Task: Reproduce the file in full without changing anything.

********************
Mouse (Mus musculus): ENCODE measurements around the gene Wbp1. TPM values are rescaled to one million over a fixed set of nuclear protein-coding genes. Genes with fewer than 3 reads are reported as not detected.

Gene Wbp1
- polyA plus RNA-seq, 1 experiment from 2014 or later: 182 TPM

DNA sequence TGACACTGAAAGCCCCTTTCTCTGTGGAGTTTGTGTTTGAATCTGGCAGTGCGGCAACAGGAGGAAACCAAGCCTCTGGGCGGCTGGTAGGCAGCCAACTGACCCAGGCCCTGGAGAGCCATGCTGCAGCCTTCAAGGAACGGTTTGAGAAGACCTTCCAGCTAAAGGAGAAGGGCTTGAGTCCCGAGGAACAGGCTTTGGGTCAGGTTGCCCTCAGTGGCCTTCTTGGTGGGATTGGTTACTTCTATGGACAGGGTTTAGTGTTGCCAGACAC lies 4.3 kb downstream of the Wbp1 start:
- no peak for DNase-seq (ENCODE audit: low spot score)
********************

Mouse (Mus musculus): ENCODE measurements around the gene Wbp1. TPM values are rescaled to one million over a fixed set of nuclear protein-coding genes. Genes with fewer than 3 reads are reported as not detected.

Gene Wbp1
- polyA plus RNA-seq, 1 experiment from 2014 or later: 182 TPM

DNA sequence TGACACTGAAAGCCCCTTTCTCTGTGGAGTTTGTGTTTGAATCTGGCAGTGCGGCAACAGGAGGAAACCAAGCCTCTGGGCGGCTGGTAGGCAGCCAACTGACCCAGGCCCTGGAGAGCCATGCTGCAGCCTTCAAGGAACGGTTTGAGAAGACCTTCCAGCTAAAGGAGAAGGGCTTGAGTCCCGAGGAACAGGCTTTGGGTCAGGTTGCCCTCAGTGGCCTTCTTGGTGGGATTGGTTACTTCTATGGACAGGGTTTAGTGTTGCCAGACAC lies 4.3 kb downstream of the Wbp1 start:
- no peak for DNase-seq (ENCODE audit: low spot score)